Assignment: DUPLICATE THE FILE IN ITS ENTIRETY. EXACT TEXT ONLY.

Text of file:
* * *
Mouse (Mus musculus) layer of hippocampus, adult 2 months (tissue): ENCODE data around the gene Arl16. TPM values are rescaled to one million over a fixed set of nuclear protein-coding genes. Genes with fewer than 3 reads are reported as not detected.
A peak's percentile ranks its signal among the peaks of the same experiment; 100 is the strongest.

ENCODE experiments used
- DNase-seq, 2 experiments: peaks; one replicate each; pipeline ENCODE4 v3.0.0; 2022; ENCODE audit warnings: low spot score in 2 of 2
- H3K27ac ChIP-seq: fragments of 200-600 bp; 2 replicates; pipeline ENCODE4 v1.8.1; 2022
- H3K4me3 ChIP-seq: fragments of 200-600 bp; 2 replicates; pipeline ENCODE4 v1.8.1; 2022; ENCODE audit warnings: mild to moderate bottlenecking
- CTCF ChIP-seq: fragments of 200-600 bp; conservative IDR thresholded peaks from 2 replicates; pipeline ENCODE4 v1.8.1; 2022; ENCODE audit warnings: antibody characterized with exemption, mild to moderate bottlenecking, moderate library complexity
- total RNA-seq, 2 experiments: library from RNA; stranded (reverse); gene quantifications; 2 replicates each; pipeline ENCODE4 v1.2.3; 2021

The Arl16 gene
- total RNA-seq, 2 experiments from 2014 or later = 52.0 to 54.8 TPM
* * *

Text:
Mouse (Mus musculus) layer of hippocampus, adult 2 months (tissue): ENCODE data around the gene Arl16. TPM values are rescaled to one million over a fixed set of nuclear protein-coding genes. Genes with fewer than 3 reads are reported as not detected.
A peak's percentile ranks its signal among the peaks of the same experiment; 100 is the strongest.

ENCODE experiments used
- DNase-seq, 2 experiments: peaks; one replicate each; pipeline ENCODE4 v3.0.0; 2022; ENCODE audit warnings: low spot score in 2 of 2
- H3K27ac ChIP-seq: fragments of 200-600 bp; 2 replicates; pipeline ENCODE4 v1.8.1; 2022
- H3K4me3 ChIP-seq: fragments of 200-600 bp; 2 replicates; pipeline ENCODE4 v1.8.1; 2022; ENCODE audit warnings: mild to moderate bottlenecking
- CTCF ChIP-seq: fragments of 200-600 bp; conservative IDR thresholded peaks from 2 replicates; pipeline ENCODE4 v1.8.1; 2022; ENCODE audit warnings: antibody characterized with exemption, mild to moderate bottlenecking, moderate library complexity
- total RNA-seq, 2 experiments: library from RNA; stranded (reverse); gene quantifications; 2 replicates each; pipeline ENCODE4 v1.2.3; 2021

The Arl16 gene
- total RNA-seq, 2 experiments from 2014 or later = 52.0 to 54.8 TPM